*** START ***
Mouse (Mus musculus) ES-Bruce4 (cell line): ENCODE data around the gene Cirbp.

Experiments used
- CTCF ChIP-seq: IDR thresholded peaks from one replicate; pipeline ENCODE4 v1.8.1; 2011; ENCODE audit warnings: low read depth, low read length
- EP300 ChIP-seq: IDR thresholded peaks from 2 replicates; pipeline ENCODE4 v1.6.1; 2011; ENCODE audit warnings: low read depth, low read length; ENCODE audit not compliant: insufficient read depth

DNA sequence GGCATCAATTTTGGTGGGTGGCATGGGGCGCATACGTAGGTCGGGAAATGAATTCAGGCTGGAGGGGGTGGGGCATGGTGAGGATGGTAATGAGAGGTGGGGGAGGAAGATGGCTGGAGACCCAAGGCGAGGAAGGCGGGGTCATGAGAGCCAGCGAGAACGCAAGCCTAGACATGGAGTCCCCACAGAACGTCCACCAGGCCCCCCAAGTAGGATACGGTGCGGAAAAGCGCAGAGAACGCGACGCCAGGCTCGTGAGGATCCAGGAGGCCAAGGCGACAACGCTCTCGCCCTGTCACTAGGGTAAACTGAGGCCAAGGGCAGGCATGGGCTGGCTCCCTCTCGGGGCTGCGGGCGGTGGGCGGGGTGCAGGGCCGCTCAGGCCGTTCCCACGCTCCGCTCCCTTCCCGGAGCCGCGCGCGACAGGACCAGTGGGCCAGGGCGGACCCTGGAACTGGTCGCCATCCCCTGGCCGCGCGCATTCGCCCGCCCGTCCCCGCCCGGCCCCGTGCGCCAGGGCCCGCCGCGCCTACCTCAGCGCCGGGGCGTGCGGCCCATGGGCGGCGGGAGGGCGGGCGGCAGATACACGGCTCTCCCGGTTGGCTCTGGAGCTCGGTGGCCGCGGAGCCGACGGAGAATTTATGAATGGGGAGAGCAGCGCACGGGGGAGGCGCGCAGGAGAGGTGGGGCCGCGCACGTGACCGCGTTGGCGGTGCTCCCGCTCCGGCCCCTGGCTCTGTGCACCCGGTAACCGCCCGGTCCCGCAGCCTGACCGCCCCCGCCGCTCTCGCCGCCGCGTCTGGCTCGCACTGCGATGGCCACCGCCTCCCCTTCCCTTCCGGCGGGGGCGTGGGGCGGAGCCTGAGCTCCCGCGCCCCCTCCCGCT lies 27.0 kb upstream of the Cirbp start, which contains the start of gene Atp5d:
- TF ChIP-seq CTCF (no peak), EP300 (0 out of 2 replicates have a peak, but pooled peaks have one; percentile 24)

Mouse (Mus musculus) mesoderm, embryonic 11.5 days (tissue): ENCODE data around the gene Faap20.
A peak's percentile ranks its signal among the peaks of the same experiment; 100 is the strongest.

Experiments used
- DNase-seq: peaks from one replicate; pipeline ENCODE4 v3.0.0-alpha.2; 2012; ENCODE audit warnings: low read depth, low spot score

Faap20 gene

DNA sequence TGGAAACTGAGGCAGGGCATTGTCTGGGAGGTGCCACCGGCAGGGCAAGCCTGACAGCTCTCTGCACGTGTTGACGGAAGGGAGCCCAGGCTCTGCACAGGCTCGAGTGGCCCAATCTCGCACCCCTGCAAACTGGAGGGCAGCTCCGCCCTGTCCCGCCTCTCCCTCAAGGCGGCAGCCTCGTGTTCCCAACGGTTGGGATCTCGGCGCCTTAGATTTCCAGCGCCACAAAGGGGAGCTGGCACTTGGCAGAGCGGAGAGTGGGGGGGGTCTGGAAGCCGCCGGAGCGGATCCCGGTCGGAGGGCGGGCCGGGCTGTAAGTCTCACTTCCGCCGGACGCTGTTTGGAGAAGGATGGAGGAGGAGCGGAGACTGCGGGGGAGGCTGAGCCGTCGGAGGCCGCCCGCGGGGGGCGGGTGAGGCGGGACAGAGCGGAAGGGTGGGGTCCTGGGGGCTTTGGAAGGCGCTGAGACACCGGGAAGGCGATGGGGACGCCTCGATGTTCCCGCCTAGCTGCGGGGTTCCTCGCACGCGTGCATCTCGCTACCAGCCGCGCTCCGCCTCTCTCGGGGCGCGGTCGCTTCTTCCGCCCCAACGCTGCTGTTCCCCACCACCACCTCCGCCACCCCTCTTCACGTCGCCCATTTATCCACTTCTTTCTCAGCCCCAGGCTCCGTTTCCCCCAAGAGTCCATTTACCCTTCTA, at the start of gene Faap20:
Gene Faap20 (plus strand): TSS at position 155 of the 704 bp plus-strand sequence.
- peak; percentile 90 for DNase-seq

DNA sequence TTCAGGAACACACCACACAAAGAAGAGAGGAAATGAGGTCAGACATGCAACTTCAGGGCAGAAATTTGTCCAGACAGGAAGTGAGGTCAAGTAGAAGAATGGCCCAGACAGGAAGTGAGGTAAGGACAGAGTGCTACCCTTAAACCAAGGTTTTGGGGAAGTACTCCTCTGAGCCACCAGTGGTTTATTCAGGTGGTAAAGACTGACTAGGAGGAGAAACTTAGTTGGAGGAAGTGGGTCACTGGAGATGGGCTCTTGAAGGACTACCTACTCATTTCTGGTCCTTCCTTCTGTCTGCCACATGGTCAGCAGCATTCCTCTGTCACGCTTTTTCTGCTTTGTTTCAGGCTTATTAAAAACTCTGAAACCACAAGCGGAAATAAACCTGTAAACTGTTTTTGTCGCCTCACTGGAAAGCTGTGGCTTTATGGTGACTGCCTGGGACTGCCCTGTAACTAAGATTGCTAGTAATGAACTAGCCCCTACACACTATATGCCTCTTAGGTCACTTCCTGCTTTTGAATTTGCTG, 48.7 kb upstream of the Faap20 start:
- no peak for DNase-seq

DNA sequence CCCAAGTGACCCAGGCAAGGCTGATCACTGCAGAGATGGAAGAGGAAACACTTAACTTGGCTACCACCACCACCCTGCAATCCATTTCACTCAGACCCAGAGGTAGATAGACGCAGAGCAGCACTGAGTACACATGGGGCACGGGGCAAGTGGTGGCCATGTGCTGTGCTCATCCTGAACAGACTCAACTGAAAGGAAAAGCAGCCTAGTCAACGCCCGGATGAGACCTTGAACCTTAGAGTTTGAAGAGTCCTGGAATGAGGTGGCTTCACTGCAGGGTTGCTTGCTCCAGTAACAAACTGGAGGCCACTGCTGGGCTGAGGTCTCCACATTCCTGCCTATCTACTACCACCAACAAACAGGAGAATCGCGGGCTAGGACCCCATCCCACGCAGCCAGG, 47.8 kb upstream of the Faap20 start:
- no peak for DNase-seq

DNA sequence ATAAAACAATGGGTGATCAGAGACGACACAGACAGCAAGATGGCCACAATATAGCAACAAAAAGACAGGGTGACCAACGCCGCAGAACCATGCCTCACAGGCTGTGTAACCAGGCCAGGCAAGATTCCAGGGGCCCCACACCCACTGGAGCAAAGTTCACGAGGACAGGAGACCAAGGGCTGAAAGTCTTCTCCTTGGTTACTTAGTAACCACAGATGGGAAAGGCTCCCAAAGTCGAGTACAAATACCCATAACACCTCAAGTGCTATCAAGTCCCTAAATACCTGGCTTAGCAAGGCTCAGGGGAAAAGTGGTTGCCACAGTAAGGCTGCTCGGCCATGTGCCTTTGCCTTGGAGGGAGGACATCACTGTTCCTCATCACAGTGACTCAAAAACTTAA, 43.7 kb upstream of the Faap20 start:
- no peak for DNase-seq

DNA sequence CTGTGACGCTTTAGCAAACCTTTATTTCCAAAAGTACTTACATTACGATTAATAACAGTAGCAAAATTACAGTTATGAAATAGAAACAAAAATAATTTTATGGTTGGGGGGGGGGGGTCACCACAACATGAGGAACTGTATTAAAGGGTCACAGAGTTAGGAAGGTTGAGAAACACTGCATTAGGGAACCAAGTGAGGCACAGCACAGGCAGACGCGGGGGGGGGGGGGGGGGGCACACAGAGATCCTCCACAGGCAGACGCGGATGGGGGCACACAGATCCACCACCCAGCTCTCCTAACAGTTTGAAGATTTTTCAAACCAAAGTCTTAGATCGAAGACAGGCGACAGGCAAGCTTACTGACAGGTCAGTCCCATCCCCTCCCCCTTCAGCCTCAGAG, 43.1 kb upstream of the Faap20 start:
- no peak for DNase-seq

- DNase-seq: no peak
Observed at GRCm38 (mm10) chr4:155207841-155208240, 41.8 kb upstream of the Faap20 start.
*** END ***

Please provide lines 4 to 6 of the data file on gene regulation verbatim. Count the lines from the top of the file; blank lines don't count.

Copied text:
- EP300 ChIP-seq: IDR thresholded peaks from 2 replicates; pipeline ENCODE4 v1.6.1; 2011; ENCODE audit warnings: low read depth, low read length; ENCODE audit not compliant: insufficient read depth

DNA sequence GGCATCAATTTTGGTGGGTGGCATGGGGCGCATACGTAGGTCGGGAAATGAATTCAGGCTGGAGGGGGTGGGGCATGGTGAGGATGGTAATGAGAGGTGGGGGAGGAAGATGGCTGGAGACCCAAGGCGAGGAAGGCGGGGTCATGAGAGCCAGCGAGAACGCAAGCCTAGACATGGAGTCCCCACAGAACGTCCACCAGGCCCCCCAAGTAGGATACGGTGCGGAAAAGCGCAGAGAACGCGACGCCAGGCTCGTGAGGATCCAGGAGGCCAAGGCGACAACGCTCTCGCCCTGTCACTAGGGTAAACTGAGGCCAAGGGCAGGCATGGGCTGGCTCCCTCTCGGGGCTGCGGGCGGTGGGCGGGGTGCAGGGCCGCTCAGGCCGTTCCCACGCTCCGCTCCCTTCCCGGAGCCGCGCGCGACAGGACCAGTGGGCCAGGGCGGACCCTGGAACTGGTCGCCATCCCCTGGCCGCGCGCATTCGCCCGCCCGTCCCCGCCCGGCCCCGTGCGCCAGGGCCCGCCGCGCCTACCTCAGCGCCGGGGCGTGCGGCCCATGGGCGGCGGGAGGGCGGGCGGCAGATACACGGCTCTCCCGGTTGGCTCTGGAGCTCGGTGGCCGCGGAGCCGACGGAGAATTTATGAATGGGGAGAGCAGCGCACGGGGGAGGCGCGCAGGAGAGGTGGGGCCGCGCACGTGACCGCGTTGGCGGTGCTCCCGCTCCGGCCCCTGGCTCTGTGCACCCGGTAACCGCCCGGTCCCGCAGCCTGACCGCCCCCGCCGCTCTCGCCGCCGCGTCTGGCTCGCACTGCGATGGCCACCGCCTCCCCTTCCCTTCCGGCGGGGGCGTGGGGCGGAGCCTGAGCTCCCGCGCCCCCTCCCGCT lies 27.0 kb upstream of the Cirbp start, which contains the start of gene Atp5d:
- TF ChIP-seq CTCF (no peak), EP300 (0 out of 2 replicates have a peak, but pooled peaks have one; percentile 24)